GCP

If you have Google Cloud Platform as your cloud provider and want to leverage Google Cloud Storage as your object storage, you will need to follow a few more steps to configure your storage integration with Snowflake. You can find the detailed instructions in this Snowflake documentation.

  1. Create a Cloud Storage integration in Snowflake: Run the following command:
CREATE STORAGE INTEGRATION <integration_name>
TYPE = EXTERNAL_STAGE
STORAGE_PROVIDER = GCS
ENABLED = TRUE
STORAGE_ALLOWED_LOCATIONS = ('gcs://<bucket>/<path>/', 'gcs://<bucket>/<path>/')

Replace <integration_name> with the name of your Cloud Storage integration, <bucket> with Staging GCS Object Storage Bucket Name, and <path> with the prefix set in the Configuring the object storage section above.

  1. The following command retrieves the Cloud Storage service account ID created for your Snowflake account, where <integration_name> is the integration name you specified in Step 1.
DESC STORAGE INTEGRATION <integration_name>;
The output of this command will have a property named as STORAGE_GCP_SERVICE_ACCOUNT. Retrieve this property value. It should be of the format service-account-id@UNIQUE_STRING.iam.gserviceaccount.com.
  1. Grant service account permissions to access the bucket objects: Create a custom IAM role with the required permissions to access the bucket and fetch the objects by following these steps:

    1. Log into the GCP console as a Project Editor.
    2. From the dashboard, go to IAM & Admin > Roles.
    3. Click on CREATE ROLE.
    4. Enter the title and description for the custom role.
    5. Click on ADD PERMISSIONS.
    6. Filter the following permissions in the Enter property name or value and add them to the list. Then, click on ADD.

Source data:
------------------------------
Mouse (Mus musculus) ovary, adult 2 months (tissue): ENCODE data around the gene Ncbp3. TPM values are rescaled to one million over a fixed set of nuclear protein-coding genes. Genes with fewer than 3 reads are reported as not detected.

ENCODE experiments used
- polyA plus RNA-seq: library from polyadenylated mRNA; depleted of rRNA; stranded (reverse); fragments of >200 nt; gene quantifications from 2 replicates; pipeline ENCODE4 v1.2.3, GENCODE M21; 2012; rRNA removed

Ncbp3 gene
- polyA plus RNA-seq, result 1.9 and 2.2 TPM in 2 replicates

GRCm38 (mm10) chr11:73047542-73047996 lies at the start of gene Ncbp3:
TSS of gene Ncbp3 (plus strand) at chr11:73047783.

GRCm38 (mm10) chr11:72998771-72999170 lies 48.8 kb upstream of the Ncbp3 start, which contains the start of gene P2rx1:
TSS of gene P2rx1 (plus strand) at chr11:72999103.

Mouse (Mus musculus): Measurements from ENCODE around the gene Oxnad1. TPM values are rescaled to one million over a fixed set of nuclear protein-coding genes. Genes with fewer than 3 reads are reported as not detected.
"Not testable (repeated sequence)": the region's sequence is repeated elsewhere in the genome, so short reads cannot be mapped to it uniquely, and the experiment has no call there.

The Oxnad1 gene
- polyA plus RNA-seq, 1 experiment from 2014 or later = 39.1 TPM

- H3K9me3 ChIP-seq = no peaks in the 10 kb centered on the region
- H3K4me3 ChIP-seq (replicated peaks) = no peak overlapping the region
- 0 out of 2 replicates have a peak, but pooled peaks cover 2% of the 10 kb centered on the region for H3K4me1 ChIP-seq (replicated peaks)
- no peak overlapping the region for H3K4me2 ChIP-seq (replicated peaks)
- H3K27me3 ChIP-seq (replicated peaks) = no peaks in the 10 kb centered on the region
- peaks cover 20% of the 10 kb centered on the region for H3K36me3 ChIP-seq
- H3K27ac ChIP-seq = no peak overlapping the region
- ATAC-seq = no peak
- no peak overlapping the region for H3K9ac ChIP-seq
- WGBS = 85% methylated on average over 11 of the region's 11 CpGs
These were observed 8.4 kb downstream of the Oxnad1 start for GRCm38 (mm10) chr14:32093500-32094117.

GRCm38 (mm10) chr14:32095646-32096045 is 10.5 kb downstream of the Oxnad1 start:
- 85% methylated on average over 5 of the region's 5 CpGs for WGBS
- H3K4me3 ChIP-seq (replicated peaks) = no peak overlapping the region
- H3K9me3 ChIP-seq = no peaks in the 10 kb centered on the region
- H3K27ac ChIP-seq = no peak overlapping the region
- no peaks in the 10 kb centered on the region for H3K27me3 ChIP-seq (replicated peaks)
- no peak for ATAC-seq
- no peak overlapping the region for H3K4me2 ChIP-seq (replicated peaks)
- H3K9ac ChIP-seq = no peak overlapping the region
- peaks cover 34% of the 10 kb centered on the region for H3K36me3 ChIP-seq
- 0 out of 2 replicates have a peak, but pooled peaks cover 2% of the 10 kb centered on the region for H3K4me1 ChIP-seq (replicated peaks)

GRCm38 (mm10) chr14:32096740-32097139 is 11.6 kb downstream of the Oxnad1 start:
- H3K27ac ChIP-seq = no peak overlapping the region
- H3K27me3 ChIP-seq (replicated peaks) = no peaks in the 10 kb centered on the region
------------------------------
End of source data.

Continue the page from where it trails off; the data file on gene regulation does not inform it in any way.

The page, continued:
Permission name
storage.buckets.get
storage.objects.get
storage.objects.list
storage.objects.create
  1. Assign the custom role to the Cloud Storage service account:

    1. In your GCP console dashboard, go to Cloud Storage > Browser.
    2. Select the bucket to configure the access.
    3. Select SHOW INFO PANEL in the upper right corner. The information panel for the bucket will pop out.
    4. In the Add Members section, get the service account name from the DESC command run in Step 2.
    5. From the Select a role dropdown, select Storage > Custom > <role>, where <role> is the custom Cloud Storage role.
    6. Click on the ADD button. The service account name will be added to the Storage Object Viewer role dropdown in the information panel.
  2. Grant integration access to the Snowflake role you created in the Creating a role for RudderStack section by running the following command:

GRANT USAGE ON INTEGRATION <integration_name> TO ROLE "RUDDER";

Here, <integration_name> is the integration name you set up in Step 1.

IPs to be allowlisted

To enable network access to RudderStack, you will need to allowlist the following RudderStack IPs:

  • 3.216.35.97
  • 34.198.90.241
  • 54.147.40.62
  • 23.20.96.9
  • 18.214.35.254
  • 35.83.226.133
  • 52.41.61.208
  • 44.227.140.138
  • 54.245.141.180
  • 3.66.99.198
  • 3.64.201.167
If you have your deployment in the EU region, you can allowlist only the following two IPs:
  • 3.66.99.198
  • 3.64.201.167
All the outbound traffic is routed through these RudderStack IPs.

FAQ

While configuring the Snowflake destination, what should I enter in the Account field?

While configuring Snowflake as a destination in RudderStack, you need to enter your Snowflake connection credentials which include the Account field, as shown below:

Snowflake account ID example

The Account field corresponds to the account ID of your Snowflake warehouse and is a part of the Snowflake URL.

The following examples illustrate the slight differences in the Snowflake account ID for various cloud providers:

Account ID exampleCorresponding Snowflake URLSnowflake cloud provider
qya56091.us-east-1

qya56091.us-east-2.aws
https://qya56091.us-east-1.snowflakecomputing.com

https://qya56091.us-east-2.aws.snowflakecomputing.com
AWS
rx18795.east-us-2.azurehttps://rx18795.east-us-2.azure.snowflakecomputing.comMicrosoft Azure
ah76025.us-central1.gcphttps://ah76025.us-central1.gcp.snowflakecomputing.comGoogle Cloud Platform
In case of AWS, .aws is present in the account locator of some region's accounts and must be included in the Account field above.

For more information on the different account locator formats depending on your region or cloud provider, refer to the Snowflake documentation.